Narrative of the Life of Frederick Douglass

Chapters 8–9

At the age of ten or eleven, Douglass' master dies and his property is left to be divided between his son and daughter. The slaves are valued alongside with the livestock, causing Douglass to develop a new hatred of slavery. He feels lucky when he is sent back to Baltimore to live with the family of Master Hugh.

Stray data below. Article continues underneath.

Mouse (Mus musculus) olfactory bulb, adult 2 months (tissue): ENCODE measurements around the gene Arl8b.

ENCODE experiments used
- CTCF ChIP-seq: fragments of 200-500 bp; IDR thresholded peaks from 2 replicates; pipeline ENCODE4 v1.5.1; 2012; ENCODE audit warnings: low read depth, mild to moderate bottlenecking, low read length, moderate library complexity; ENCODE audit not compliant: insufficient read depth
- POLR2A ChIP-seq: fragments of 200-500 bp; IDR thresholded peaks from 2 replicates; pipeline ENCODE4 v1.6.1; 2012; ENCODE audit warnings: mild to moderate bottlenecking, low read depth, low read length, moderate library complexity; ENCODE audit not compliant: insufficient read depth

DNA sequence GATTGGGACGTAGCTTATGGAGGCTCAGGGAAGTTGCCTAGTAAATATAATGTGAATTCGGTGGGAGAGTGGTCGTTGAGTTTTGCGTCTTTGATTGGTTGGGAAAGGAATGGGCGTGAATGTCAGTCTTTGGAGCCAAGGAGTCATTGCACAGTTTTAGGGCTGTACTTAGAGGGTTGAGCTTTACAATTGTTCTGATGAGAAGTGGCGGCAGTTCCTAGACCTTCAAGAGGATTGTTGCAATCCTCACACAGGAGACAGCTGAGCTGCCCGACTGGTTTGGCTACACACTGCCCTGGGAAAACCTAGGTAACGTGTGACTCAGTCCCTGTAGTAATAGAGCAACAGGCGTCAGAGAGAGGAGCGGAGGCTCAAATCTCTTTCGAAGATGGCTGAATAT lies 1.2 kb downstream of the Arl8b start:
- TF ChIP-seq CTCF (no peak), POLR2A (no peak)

He is then moved through a few more situations before he is sent to St. Michael's. His regret at not having attempted to run away is evident, but on his voyage he makes a mental note that he traveled in the North-Easterly direction and considers this information to be of extreme importance. For some time, he lives with Master Thomas Auld who is particularly cruel, even after attending a Methodist camp. He is pleased when he eventually is lent to Mr. Covey for a year, simply because he would be fed. Mr. Covey is known as a "negro-breaker," who breaks the will of slaves.

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